For inside rack storage, you’ll need to pay a lot more as this provides your boat with improved protection from the elements. This means the cost per foot is $50, meaning for the same 21 feet boat, you’ll pay around $1,000 in preparation for winter.

Maintenance Cost will Always be There

The cost of maintaining a boat varies depending on its age and size. However, everything you need to shop to maintain your boat successfully is the same. This means the routine inspection of essential parts such as safety equipment servicing, engine servicing, sail, and rig servicing, as well as winter and anti-fouling.

It also entails the repair of one-off issues, including hull damage, equipment failures, engine problems plus upholstery, and interior wood repairs.

If you’re into doing DIY repair tasks, there are some maintenance stuff you can do by yourself. Nonetheless, there are other issues that you’ll most certainly need help from a qualified professional. With that said, you need to know that maintain your boat costs money as well as time.

Therefore, you must never ignore time management when organizing contractors, keeping lists, carrying out administrative tasks such as annual mooring, and renewing an insurance cover.

Oil/Fuel Changes

Many boats use plenty of fuel, meaning you need to be ready to spend a substantial sum of money than what you spend on your vehicle. For example, assume the price per gallon is $2.50, with this much lower than the actual rate in most places.

If you go ahead and use an average of 25 gallons of fuel per hour, which is the average for fast boast cruising at speed, you’ll end up spending $300 for a five-hour trip. This translates to over $16,000 per annum if you’re using your boat more than once each week.

If you own a slower pontoon boat, the amount spent on gas is a lot lower. This is because most use about five gallons each hour, meaning the annual fee cost will be near $3,000 for a similar number of hours cruising on the water. Therefore, how much fuel you spend on your boat depends on the speed.

Safety Items

When buying a boat, you must always factor in the safety gear, including paddles, life jackets, signal flares, and horns.

If you’re looking to buy extra accessories, you shouldn’t pressurize yourself into buying everything simultaneously. Instead, you should buy things gradually with an excellent plan to buy an additional boat accessory every fall and spring.

The most popular accessories you should look to buy include watersports towing equipment, stereos, lighting, among many others. As you buy these items, make sure to spend your money wisely, and consequently, you’ll be able to enjoy great fun on your boat.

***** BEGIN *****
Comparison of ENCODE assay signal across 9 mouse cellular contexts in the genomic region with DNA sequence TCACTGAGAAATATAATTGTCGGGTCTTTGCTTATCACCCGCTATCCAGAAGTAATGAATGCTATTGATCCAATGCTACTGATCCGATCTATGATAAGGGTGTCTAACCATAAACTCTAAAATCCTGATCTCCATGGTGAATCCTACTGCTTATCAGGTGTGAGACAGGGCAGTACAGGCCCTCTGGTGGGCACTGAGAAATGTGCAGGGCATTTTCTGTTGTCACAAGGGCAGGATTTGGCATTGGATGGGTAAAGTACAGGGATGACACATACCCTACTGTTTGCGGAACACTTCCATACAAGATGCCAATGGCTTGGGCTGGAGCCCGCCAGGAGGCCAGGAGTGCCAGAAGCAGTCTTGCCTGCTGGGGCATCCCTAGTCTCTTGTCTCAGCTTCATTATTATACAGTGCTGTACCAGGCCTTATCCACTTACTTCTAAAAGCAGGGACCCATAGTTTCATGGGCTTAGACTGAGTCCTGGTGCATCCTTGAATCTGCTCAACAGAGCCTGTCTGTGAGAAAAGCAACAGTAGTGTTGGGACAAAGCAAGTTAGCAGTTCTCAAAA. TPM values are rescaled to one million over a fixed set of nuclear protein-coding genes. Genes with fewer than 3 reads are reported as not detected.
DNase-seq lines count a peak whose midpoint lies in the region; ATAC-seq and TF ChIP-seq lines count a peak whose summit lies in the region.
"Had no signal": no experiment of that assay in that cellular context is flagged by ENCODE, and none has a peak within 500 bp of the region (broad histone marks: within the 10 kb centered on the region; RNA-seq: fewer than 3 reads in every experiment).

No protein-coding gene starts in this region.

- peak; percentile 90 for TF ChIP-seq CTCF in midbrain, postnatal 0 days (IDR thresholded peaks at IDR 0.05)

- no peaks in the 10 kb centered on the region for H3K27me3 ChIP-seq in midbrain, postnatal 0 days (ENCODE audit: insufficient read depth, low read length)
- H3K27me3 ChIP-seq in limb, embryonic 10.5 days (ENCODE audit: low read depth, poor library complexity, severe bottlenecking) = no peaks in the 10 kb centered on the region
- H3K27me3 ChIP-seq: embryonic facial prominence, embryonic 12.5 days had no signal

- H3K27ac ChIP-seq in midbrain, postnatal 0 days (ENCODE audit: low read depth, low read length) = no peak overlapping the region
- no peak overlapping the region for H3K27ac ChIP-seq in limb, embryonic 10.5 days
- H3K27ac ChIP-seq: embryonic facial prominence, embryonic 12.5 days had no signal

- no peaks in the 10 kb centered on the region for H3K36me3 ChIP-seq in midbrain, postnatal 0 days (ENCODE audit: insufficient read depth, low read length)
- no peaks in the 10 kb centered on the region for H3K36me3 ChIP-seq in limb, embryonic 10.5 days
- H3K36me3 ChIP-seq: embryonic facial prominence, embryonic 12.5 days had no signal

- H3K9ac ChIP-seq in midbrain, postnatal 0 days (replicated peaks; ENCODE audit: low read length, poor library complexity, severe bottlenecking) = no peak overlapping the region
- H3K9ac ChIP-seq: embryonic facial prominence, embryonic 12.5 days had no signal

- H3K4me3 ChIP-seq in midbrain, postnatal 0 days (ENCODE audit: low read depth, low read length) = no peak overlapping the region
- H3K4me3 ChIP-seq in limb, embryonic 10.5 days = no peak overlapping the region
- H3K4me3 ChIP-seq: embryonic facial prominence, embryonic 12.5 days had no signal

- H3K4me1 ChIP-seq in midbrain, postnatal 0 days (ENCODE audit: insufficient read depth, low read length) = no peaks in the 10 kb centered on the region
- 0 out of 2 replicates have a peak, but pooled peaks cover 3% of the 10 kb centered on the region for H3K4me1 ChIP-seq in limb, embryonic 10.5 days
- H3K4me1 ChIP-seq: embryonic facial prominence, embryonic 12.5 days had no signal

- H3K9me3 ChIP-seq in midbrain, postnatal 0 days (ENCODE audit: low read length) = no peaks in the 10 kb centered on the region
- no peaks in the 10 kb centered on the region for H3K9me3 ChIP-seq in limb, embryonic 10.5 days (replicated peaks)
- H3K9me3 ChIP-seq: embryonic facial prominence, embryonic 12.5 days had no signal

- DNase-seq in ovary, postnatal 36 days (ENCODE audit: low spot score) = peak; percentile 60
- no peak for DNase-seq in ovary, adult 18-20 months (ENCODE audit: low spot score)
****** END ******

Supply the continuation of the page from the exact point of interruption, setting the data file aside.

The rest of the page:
Navigation Equipment

Are you planning to take an overnight trip or venture far away from the port? If so, you’ll need to factor in the price of installing a GPS when assessing the cost of owning a boat.

For a low-end GPS, you’ll need to spend at least $200. Nonetheless, if you’re on a tight budget, installing a GPS isn’t necessary and should instead focus on sticking familiar waters.

Education And Boating Licenses

All states require you first to get a boating safety and education certificate to get permission to use the boat. The set requirements differ from one state to another, but these boat licenses might be finalized online in many cases.

Furthermore, this online boating license or education in many of the states is done by a third-party, with the cost ranging between $29 to $50. You’ll only be required to pay this amount once you’ve managed to complete the course successfully.

These boat courses are meant to present information on all boating aspects with the goal not to make it difficult but to raise awareness instead.

During the course, you’ll learn about the state boating regulations, navigation rules, ways to enjoy watersports, boating terminologies, and basics and ways of handling boarding emergencies. You’ll also need to consider administrative fee, which varies across states.

Grand Total For Cost of Owning a Boat

Once you factor in all the costs mentioned above, it’ll be easier to determine the actual cost of owning a boat. Here’s a breakdown of the costs you’ll need to pay.

The buying price of the boat: $20,000

Taxes: This amount differs from one state to another

Insurance: $300

Registration: Varied rates

Dock or Mooring Fees: This cost differs.

Little boat: $500

Trailer: $1,000

Winter Storage: $2,000

Maintenance: $2,000

Gas: Free

GPS: $500

Safety Kit: $500

Grand Total: $26,800

You’ll need to spend a total of $26,800 when buying the first year of a boat. In addition to this, you’ll be required to pay for the maintenance of your boat, which includes maintenance cost, winter storage, and insurance. All these costs total to $4,3000, which translates to $358 each month.

However, this cost doesn’t take into account dock or mooring fees, registration, and taxes. Therefore, a total of $26,800 doesn’t show the actual cost of owning a boat, which is greater than this.

It’s thus evident that buying a boat is an expensive investment, even though the monthly maintenance cost isn’t that bad. Either way, you still need to do a lot of thinking before deciding to buy a boat to avoid causing yourself financial strain.

Conclusion

Knowing the actual cost of owning a boat is essential before you go out to buy one. If you didn’t know about the costs involved, reading through this detailed article has offered you useful insights.

Therefore, now that you know about all the costs involved, it’ll be a lot easier to make an informed decision about whether buying a boat is a practical decision.

Leave a Reply

Your email address will not be published.

Exit mobile version